Thanks for giving analysis of the latest incident on labour-union relationship. This kind of analysis helps the young and upcoming HR professionals.

Nevertheless, I some different take on your analysis. You have not written anything wrong per se but then the analysis appears to be biased towards one party i.e. management. There is less equanimity in the analysis.

The heading of your post is "Bajaj Auto Strike Analysis-Being Tough Pays Sometimes". Yes, management can be tough and it is this very toughness brings the growth. In your heading word "sometimes" is quite important. Why Bajaj Auto's management could show "toughness"? Was it because of their sound management practices? This question has not been not analysed. Many times management has lot of skeletons in their own cupboard. They cannot take tough stand lest the skeletons could start tumbling out.

Secondly, the strike has been withdrawn. Is it tactical retreat by the labour union? Has a lid been put on a simmering cauldron? In that case there is every possibly of lid blowing off with far greater force as the pressure builds. However, this aspect has not been studied in your post.

Thirdly, the analysis did not give example of opposite i.e. how management has shown unwarranted "toughness" and it boom rung on them.

On 22-07-2012, you have given post in this forum titled "Maruti Violence:Issues Need To Be Addressed". The analysis was quite impartial. Neither it was tilted towards management nor towards labour union. However, in the above post this balance view is not seen.

By the way, pilots and other staffs of Kingfisher Airlines have not been paid salary for more than a year. Our erudite management professionals or labour matter experts, why none of them came to their rescue? Why the labour laws are silent? Why the law or labour ministry is silent? None of the professional body of HR like NHRD or NIPM has come forward and filed Public Interest Litigation (PIL) on their behalf! Why experts speak or squeak quickly and favourably on behalf on mighty and not on behalf of weaker side?

Sir, neither you have felt a need to write a small post for the harried staffs of Kingfisher. Hope you get time to do that albeit belatedly.


Dinesh V Divekar

From India, Bangalore
The title "Being Tough Pays Sometimes" may not sound appropriate, as it sends wrong signals for all the wrong reasons.

It would mean that an oppressive, exploitative and unfair management can win if it plays tough.

This kind of celebratory attitude will only breed discontent disharmony.

Rather than the management's response, it would be worthwhile to examine whether the demands made were justified and fair ??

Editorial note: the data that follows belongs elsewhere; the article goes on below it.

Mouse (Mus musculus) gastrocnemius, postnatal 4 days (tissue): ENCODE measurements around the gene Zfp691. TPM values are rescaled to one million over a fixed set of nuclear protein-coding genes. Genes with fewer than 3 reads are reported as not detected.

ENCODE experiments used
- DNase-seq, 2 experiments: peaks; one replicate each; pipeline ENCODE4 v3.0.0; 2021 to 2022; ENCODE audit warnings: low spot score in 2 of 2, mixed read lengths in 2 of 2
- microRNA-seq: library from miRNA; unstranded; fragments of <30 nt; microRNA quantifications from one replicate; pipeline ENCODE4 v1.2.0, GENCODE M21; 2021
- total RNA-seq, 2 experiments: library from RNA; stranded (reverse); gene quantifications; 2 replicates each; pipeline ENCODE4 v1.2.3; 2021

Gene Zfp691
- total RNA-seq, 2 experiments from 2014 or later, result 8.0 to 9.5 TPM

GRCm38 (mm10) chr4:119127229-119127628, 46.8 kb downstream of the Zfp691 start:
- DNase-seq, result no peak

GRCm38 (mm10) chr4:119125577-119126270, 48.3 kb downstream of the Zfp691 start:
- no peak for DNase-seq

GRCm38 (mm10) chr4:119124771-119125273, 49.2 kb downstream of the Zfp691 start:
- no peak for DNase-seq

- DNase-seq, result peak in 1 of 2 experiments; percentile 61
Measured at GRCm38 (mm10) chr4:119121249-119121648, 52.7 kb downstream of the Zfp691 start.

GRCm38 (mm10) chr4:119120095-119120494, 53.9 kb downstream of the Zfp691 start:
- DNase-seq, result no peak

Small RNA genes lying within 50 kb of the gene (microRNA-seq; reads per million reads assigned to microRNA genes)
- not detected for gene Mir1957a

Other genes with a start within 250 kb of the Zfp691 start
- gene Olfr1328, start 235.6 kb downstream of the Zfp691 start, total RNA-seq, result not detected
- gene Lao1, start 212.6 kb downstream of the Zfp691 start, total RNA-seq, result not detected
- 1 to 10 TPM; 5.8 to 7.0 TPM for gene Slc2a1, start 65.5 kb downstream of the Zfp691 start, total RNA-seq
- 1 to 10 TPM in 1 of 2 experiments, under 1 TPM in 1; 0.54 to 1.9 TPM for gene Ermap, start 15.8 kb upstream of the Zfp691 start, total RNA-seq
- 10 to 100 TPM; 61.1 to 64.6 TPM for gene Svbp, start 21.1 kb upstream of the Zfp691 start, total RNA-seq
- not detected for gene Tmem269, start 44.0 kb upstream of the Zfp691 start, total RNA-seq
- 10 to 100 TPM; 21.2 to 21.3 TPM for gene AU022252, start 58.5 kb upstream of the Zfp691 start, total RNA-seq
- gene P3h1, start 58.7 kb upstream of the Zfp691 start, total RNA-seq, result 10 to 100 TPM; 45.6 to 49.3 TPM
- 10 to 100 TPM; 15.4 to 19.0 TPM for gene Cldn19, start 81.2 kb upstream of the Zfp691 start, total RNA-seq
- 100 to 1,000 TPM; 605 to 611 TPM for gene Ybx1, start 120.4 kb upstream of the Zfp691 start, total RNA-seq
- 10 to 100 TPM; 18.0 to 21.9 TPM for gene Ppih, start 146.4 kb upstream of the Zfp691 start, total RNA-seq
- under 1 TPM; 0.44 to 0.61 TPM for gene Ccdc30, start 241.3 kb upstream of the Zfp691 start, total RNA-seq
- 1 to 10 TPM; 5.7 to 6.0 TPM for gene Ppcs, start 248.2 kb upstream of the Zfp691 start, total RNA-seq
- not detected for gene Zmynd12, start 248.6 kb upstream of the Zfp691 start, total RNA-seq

It was not a struggle for regularization of services, parity of pay or any issue which has been pressing for years or kept in in the back burners.

There can not be anything better than a three year Wage-revision, in a scenario where it is even ten years. Moreover, forcing it ahead of schedule when it would have started in a few months, in itself is unfair. Also, the demands put up do not seem justified prima-facie.

Rather than "acting tough" which sounds like media trying to whip-up sensationalism; it is more apt to consider it as, standing up against unjustified demands.

Since this is a "lose-lose" scenario, management too can not be credited with a win.

The query put forth by Dinesh Divekar, is much more pertinent and has far reaching consequences and thus merits more concern and attention.

"By the way, pilots and other staffs of Kingfisher Airlines have not been paid salary for more than a year. Our erudite management professionals or labour matter experts, why none of them came to their rescue? Why the labour laws are silent? Why the law or labour ministry is silent? None of the professional body of HR like NHRD or NIPM has come forward and filed Public Interest Litigation (PIL) on their behalf! Why experts speak or squeak quickly and favourably on behalf on mighty and not on behalf of weaker side? "


Strangely, there has been a total silence on this issue.

Warm regards.

From India, Delhi
If Mr. Kaushik's intention was to grab eyeballs with an sensational, attention grabbing headline then he has achieved it!

Otherwise I do not see any toughness here.

The Union was irrational, unjust, unreasonable and went over the top. Whereas, the Management was right, good in law and firm with clarity from the beginning. Of course, remember that the Management's strategic stand was easy due to the Union's overconfidence and unjustness aimed at probably earning some quick brownie points from its members.

The outcome is as expected. The lessons to be learnt here are:

1. Trade Union militism days are over.

2. Employer and employee need to partner each other than just trying to earn off each other.

3. When on the right side of law, ethics and business practices the management can afford to be firm and withstand pressure tactics and strike.

4. An organisation needs to have sustaining power financially and recourse to alternate production faciliities to withstand for long periods like 50 days in this case.

5. MSME's face a huge disadvantage here which should be understood, appreciated and addressed effectively & appropriately.

From India, Mumbai